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Blog entry by hObOmOnk posted 02-03-2011 07:28 PM 3285 reads 1 time favorited 9 comments Add to Favorites Watch

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-- 温故知新



9 comments so far

View Bertha's profile

Bertha

12951 posts in 1445 days


#1 posted 02-03-2011 07:38 PM

I absolutely love danish oil, particularly the walnut colored variety. I’ve long forgotten the chemical composition; someone smarter than me can comment on this. I just know that it handles wetsanding very well. At higher grits, the dust combines with the oil, thus filling the pores with a dense paste. After proper drying & multiple coats, the finish is almost mirror-like. Satiny smooth. It’s my favorite finish by far. Although I usually purchase it from the hardware store, I see no reason why you can’t get it straight from the pastry:)

-- My dad and I built a 65 chev pick up.I killed trannys in that thing for some reason-Hog

View Scott Bryan's profile

Scott Bryan

27251 posts in 2574 days


#2 posted 02-03-2011 07:50 PM

I completely agree with you, Randy. Using your formula, “Monk Oil” could be formulated with commercial products available at any big box store for about $20 a gallon. A comparable volume of Danish oil would run nearly $70 for a gallon. I have always been a big advocate of formulating one’s own finish mixtures.

-- Challenges are what make life interesting; overcoming them is what makes life meaningful- Joshua Marine

View Radu's profile

Radu

305 posts in 1796 days


#3 posted 02-03-2011 10:02 PM

Great info on “Monk Oil”. Is there a colorant that could be added? Thank you.

View hObOmOnk's profile

hObOmOnk

1381 posts in 2880 days


#4 posted 02-03-2011 10:18 PM

Gilsonite can be added as a colorant to “Monk Oil” or home-brew Danish Oil finishes.

-- 温故知新

View hObOmOnk's profile

hObOmOnk

1381 posts in 2880 days


#5 posted 02-03-2011 11:03 PM

Notes:

I estimate my costs for Monk Oil is less than $10 per gallon.
I buy tung oil in volume and at wholesale prices, e.g. I pay about $25 to fill a five gallon carboy with tung oil. I use more than five gallons of tung oil per year. I’ve standardized all of my finishes on tung oil.

I’m trying to completely wean off of polyurethane. However, I buy Zar polyurethane oil varnishes, which are a very high solids and high quality products. They (United Gilsonite Laboratories, Inc., makers of Zar) were the first manufacturer to sell polyurethane oil varnishes to the general public. Generally, Zar products are not available in the so-called “big box” stores. Locally, Zar products are sold by Sherwin-Williams, Ace Hardware and Tru-Value Hardware.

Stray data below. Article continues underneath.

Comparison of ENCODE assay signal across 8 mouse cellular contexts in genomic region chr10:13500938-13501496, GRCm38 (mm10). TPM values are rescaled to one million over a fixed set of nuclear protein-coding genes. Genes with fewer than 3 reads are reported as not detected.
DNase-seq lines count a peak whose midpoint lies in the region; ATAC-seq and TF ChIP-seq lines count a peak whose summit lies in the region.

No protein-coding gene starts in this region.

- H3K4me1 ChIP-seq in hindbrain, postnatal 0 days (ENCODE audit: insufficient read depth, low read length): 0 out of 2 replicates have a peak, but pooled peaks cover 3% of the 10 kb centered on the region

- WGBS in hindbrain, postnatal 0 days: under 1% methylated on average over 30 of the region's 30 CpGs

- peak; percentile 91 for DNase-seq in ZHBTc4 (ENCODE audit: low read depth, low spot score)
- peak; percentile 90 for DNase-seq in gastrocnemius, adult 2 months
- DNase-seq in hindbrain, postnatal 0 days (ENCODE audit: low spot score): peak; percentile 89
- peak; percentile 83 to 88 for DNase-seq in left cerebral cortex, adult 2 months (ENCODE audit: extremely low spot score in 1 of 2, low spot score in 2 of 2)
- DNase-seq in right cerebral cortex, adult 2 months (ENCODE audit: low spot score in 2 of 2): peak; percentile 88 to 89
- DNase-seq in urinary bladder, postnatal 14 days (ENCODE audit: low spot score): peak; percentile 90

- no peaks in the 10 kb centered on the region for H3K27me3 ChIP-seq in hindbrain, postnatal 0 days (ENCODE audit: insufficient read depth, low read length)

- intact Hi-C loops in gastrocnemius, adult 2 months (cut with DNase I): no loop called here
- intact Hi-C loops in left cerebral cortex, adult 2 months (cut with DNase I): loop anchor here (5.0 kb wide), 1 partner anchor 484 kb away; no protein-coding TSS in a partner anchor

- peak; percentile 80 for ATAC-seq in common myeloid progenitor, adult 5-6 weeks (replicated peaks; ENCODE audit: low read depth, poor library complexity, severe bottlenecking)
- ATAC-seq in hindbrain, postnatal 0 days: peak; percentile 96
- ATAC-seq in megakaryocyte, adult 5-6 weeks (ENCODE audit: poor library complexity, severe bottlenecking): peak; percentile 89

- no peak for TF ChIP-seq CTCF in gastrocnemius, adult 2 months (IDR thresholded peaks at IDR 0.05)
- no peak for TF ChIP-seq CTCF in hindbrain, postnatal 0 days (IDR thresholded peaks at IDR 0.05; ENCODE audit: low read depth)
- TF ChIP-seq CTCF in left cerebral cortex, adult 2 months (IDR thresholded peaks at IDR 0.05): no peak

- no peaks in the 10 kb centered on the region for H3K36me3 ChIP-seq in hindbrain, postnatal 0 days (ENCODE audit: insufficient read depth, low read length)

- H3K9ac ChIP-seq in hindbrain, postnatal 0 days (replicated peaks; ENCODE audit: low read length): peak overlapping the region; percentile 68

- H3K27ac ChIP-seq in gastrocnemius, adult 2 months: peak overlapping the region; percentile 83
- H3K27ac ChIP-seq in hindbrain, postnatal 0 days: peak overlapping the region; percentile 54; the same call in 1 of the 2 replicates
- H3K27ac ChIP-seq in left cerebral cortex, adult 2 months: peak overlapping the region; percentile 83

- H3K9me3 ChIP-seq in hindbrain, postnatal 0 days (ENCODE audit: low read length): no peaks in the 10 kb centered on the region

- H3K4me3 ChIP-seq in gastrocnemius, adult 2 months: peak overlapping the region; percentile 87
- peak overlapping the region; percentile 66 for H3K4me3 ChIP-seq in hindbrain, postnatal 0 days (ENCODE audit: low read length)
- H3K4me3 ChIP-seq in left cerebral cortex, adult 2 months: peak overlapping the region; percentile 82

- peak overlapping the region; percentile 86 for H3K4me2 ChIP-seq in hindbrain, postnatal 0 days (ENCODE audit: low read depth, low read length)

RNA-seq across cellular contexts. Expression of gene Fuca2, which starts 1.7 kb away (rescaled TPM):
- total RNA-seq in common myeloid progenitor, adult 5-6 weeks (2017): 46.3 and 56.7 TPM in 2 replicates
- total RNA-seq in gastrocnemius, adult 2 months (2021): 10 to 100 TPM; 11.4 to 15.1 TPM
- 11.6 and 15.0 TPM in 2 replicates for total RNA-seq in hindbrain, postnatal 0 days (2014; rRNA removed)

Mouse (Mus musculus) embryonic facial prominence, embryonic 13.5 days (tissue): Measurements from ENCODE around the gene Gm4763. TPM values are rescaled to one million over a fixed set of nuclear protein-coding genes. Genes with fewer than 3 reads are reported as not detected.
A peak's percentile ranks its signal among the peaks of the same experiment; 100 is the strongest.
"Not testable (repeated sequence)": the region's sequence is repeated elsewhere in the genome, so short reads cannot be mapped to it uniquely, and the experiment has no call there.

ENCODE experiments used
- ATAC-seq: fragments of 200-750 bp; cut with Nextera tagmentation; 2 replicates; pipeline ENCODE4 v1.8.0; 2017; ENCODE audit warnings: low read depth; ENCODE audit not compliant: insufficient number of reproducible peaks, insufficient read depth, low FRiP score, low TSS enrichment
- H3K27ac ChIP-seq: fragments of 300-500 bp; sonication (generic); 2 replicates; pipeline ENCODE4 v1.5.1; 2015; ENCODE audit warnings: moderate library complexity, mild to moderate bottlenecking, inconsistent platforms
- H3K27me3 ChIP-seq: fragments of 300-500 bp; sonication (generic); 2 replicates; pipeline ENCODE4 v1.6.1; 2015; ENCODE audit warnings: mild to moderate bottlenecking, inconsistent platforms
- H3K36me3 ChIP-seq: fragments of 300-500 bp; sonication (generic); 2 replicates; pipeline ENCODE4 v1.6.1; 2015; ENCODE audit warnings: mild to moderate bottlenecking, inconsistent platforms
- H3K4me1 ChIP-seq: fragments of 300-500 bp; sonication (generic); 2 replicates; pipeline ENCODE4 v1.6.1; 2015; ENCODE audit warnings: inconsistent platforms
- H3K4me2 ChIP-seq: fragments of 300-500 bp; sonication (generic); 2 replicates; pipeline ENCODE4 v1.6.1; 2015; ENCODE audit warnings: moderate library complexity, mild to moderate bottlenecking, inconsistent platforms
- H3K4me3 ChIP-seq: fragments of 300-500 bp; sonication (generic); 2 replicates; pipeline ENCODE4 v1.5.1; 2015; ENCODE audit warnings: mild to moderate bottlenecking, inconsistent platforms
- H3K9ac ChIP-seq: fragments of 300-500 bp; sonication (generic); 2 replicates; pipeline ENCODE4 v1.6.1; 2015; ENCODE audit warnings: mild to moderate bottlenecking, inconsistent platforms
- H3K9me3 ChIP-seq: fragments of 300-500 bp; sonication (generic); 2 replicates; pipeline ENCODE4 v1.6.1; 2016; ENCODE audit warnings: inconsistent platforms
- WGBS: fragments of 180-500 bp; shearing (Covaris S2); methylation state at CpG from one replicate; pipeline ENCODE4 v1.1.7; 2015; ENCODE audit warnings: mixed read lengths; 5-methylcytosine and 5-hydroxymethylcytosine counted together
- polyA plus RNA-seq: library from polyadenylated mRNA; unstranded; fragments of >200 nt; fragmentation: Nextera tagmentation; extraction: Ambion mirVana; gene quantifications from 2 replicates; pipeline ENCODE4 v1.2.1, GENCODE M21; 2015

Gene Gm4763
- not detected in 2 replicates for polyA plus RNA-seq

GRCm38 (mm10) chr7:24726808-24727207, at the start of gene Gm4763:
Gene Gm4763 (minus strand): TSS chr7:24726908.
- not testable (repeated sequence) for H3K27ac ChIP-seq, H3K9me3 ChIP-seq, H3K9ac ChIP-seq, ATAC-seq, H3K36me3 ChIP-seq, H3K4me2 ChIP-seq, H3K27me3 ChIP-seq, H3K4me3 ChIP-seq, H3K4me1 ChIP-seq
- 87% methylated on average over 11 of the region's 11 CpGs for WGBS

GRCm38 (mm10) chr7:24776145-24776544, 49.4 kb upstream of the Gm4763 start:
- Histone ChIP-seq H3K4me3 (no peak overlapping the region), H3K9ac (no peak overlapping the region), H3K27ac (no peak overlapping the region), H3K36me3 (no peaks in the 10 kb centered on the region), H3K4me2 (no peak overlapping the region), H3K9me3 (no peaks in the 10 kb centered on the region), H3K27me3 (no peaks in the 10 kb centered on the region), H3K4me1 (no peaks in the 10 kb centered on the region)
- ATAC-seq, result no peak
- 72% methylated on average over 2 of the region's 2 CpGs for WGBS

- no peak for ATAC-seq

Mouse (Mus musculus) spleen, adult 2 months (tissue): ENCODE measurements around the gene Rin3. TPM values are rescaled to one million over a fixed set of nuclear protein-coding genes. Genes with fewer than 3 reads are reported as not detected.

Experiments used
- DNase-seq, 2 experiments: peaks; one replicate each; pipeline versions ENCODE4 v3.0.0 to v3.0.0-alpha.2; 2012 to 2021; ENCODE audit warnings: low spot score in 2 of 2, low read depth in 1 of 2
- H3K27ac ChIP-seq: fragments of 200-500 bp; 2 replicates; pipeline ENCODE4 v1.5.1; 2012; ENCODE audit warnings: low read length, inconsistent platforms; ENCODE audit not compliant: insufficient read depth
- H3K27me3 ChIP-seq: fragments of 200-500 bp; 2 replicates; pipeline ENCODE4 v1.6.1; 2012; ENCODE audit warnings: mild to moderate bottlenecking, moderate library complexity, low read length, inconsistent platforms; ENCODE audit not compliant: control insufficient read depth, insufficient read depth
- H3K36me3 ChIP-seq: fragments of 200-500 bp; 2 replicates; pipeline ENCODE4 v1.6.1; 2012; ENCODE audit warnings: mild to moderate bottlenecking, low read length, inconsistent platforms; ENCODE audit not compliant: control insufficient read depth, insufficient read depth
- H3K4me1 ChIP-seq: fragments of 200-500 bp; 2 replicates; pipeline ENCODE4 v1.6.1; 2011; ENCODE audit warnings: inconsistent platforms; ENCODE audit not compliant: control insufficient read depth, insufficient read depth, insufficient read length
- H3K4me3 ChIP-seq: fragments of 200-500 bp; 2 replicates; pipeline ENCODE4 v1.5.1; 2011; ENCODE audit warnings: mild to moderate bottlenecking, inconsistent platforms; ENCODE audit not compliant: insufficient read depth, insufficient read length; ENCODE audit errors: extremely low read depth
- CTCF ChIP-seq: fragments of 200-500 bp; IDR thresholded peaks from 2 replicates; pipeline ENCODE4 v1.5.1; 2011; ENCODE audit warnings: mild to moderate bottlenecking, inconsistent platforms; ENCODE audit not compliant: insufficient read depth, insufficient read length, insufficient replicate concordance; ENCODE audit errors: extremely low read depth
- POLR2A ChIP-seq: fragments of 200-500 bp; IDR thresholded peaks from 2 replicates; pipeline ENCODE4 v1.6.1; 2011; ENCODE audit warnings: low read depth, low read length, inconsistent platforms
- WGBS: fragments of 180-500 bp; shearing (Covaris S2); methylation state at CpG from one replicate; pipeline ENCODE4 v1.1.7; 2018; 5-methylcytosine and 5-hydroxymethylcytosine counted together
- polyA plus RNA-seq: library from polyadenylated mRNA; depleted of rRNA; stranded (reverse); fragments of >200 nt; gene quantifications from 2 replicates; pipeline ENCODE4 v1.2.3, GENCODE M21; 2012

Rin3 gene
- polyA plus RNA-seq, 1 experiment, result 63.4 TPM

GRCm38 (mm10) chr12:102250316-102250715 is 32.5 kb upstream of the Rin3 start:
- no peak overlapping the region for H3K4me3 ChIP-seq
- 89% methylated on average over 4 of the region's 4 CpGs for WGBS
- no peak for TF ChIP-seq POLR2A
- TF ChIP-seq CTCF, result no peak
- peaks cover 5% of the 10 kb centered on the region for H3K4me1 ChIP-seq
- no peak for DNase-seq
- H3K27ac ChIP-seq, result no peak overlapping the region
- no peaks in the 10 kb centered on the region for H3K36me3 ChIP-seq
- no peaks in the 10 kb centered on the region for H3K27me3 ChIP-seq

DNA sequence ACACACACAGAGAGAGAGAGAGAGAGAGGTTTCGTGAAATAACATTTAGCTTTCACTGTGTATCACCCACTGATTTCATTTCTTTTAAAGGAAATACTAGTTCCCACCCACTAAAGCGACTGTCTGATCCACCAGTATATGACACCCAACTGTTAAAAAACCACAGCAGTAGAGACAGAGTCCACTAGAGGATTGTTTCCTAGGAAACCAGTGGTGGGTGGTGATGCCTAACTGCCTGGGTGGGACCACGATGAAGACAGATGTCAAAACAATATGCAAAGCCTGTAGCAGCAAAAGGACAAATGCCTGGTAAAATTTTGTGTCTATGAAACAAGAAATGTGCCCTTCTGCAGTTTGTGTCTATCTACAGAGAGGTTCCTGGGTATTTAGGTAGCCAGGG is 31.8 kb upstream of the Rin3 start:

Disclaimer: I have a relationship with all of these companies, but only because I want to.

-- 温故知新

View Div's profile

Div

1653 posts in 1693 days


#6 posted 02-03-2011 11:04 PM

Oil’s well indeed. Another fan of oil finishes here! I am now using a similar blend to yours after growing tired of the high cost of a commercial product(Rustin’s Danish Oil) that I have used for years. I don’t add any colorants, let the timber speak!

-- Div @ the bottom end of Africa. "A woodworker's sharpest tool should be his mind."

View Dennisgrosen's profile

Dennisgrosen

10850 posts in 1867 days


#7 posted 02-03-2011 11:05 PM

Thank´s for demystifire it for a Dane :-)

take care
Dennis

View mafe's profile

mafe

9690 posts in 1841 days


#8 posted 02-04-2011 01:39 AM

Me too!!
Dane.
Best thoughts,
MaFe

-- Mad F, the fanatical rhykenologist and vintage architect. Democraticwoodworking.

View Tomoose's profile

Tomoose

337 posts in 2126 days


#9 posted 02-04-2011 01:50 AM

Excellent post! I used the DO from Lowe’s on some things – particularly my MDF workbench surface – and really like the way it has held up. It repels glue, etc. very nicely. Watco, I think is the brand it was. I will now have to try to make my own!

Tom

-- cut it twice and it's still too short...

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